As mentioned before, “the crafter”, their habitat, ecosystem and mindset are the focus of this blog. It looks like they have attracted the attention of other people also. Let’s quickly see what they had to say.
BOP Consulting in 2012, in a report called “Craft in an Age of Change”, defined a crafter’s typology in terms of the somewhat narrow parameters of level of qualification and career commitment. Hence, you could be a craft careerist (trained, committed), an artisan (untrained, committed), a returner (trained and repentant) or a career changer (untrained and inexperienced). This classification leaves me somewhat perplexed.
Alternatively, a gentleman named Ian Fillis, thought crafters to be either lifestylers, entrepreneurs, idealists or late developers. He was studying the relationship between entrepreneurial craft and tourism. Idealists “create their own market, producing premium-priced crafts objects that express the maker’s conception of beauty, emotion or some other aesthetic ideal”. By contrast, entrepreneurs are more likely to produce work that caters to conventional market demand. For some reason, lifestylers and late developers were fuzzier to define. Well, that, also leaves me a little puzzled.
Finally, Allison Ospina studied the crafter population in West Cork and described it as “drawn to the wild, empty landscapes“, millitant with a stance on nuclear disarmament, women’s liberation, environmental politics and the self-sufficiency movement. All encouraged creative people to “live closer to Nature” and reject aspects of the consumer society.” Well now…
In addition, apparently the vast majority are micro-businesses led by women juggling a family with contributing economically, often walking a tight rope between the two. Now, I can relate to that. However, I am not sure how this relates the the craft careerist, idealist or women’s liberation…
So let’s go back a bit. I have dropped my fancy career because pushing it further meant outsourcing parenting to a creche or after school club. Everybody owns their own decision and I have no opinion on people who do it, it just was not for me. This probably makes me a career changer, allegedly untrained and politically motivated. The fact that I have always made things and developed skills through trial and error is probably irrelevant, since I have no formal training. By the way, I heard that some formal craft training colleges no longer teach the practical skills. Design is THE skill to acquire while the making gets outsourced. I find that baffling.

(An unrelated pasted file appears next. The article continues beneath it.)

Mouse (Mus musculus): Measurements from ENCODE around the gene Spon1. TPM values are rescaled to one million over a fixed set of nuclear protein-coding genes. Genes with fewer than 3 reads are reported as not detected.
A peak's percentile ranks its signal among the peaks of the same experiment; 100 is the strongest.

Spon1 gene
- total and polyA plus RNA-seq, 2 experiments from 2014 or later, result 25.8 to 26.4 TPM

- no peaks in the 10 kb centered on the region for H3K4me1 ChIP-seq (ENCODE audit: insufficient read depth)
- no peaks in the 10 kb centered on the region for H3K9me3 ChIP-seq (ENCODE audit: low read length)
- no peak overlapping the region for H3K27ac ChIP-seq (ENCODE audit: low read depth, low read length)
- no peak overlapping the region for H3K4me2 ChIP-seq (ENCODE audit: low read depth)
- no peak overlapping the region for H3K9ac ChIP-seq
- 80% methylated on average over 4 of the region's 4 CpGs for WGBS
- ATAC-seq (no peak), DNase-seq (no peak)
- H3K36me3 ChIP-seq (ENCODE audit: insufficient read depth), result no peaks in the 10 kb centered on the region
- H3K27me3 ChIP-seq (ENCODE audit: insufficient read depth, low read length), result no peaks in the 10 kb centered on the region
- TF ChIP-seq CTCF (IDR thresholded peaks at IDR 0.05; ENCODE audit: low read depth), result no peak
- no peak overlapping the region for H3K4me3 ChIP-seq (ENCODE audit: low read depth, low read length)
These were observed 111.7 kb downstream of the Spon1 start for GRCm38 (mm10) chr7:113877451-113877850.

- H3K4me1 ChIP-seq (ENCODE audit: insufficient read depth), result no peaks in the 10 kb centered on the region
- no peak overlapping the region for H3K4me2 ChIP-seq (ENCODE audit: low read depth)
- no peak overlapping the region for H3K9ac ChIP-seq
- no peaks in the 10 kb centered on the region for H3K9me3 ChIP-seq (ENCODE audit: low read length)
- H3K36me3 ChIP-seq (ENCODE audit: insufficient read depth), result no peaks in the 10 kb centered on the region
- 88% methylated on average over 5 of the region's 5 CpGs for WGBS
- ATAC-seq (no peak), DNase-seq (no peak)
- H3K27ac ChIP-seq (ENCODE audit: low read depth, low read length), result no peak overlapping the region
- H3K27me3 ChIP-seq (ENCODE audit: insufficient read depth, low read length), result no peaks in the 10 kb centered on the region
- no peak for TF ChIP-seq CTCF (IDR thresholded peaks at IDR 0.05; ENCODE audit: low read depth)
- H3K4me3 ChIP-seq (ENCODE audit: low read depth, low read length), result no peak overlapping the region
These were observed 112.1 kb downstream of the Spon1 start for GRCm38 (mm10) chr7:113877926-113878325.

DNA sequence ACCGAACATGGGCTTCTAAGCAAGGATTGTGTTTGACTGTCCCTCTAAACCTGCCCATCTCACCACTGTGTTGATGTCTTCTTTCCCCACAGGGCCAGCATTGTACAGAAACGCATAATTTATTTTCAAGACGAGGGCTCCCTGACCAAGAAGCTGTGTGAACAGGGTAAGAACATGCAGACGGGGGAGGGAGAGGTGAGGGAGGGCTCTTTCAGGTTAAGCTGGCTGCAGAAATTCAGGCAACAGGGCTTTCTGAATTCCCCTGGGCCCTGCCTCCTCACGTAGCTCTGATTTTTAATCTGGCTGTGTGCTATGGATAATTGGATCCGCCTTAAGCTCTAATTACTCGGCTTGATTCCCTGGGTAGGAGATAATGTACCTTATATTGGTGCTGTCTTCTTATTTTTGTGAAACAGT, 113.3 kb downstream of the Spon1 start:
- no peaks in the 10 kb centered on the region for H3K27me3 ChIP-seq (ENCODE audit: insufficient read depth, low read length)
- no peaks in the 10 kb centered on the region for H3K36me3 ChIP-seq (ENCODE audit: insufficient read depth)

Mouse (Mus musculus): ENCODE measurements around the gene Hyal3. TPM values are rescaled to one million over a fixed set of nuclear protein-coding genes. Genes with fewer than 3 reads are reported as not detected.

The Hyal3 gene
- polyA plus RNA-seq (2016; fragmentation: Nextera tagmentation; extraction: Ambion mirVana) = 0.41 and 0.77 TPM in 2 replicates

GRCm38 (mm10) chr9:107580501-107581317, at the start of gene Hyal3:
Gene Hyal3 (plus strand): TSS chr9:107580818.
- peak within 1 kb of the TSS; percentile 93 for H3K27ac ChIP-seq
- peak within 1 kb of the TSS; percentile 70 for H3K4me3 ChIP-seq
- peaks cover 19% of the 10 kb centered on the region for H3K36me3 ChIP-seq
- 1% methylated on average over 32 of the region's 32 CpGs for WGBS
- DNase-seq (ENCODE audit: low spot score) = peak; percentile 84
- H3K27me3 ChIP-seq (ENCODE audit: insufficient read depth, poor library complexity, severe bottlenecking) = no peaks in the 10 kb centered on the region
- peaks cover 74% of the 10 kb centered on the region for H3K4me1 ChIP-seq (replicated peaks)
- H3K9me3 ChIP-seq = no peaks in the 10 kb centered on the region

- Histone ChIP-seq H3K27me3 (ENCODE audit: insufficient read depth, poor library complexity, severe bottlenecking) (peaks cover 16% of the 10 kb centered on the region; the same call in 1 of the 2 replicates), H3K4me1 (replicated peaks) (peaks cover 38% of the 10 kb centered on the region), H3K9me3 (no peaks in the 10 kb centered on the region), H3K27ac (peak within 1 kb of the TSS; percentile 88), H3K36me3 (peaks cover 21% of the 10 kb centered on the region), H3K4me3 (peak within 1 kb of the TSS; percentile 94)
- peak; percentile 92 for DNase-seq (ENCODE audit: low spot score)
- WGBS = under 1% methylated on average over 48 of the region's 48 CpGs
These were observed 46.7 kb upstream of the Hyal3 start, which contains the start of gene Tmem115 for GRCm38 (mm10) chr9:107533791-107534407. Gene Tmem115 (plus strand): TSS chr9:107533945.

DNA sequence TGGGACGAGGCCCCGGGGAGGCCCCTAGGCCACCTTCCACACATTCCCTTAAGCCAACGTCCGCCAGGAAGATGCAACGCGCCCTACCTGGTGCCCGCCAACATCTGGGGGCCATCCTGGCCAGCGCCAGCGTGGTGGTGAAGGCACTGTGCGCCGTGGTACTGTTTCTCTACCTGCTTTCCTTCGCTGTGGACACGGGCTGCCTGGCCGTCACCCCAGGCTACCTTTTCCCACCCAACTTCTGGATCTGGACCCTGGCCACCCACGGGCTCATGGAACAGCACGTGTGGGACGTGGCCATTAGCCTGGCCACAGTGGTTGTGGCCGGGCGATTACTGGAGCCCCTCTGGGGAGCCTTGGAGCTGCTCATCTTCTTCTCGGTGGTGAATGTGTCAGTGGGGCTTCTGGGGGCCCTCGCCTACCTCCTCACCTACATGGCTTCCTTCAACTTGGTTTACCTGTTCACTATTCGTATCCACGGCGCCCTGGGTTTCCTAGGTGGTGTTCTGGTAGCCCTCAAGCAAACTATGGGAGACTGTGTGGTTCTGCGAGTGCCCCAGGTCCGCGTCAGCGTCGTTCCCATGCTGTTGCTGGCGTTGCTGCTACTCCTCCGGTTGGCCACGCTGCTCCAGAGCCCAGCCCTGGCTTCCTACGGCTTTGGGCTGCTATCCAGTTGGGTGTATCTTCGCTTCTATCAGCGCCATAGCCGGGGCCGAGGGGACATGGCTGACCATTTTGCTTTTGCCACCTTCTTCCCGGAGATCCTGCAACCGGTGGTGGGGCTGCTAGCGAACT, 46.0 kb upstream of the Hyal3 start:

Or maybe I am a lifestyler. Well, for me craft is a bit like a disease, you see something and the automatic reaction is “must try making that”. Pinterest is my best friend, the house bears the scars of DIY attempts and my kids have had to put up with dodgy fashion on more than one occasion. It is a mindset, you live it or you don’t, it is not a label. As per the entrepreneur bit, again, I am a little at loss. It is great to create and it is great to sell. Any sensible person would organise their business around both pleasing the market and pleasing this creative drive, if anything, to limit risk and maximise appeal – an idealist entrepreneur?
As per political commitment, this blog is not the place for a ranting and grumpy wrong-side-of-forty diatribe. However, I do believe that giving up the comfort of a career of “sit back and be told” and committing to an attitude of “doing and making” will foster deep political views about what we see as nurturing that orientation rather than undermine it. So, how Nature is looked after, how society enables and empowers, how to live rather than merely exist, requires meaningful engagement.
In the end, if one can fit into so many categories, are the categories useful? Well, no. Could you apply the same label to any regular worker out there? Well yes, we are all human beings with our own motivations and dreams. So these labels do not define the crafters or the non-crafters. I do not even think they are relevant. Should a career crafter get more support than a lifestyle one? Is an entrepreneur more important than a home-bound crafter? What is the purpose of this classification if no tangible benefits ensue?
I think in these troubled times where society and governance seem to be frailer by the day and where Nature is so out of kilt, we should ask ourselves: how do we build a healthy and sustainable society? What attitudes and habits should we instill in our children that a brighter future is possible? If we asked ourselves these questions, I think we would find that what makes a crafter a crafter(rather than cataloguing what a crafter is) would be worth nurturing and celebrating.
Mapping the craft sector in Southern Ireland
Check our resources page, if you are interested in this wonderful area…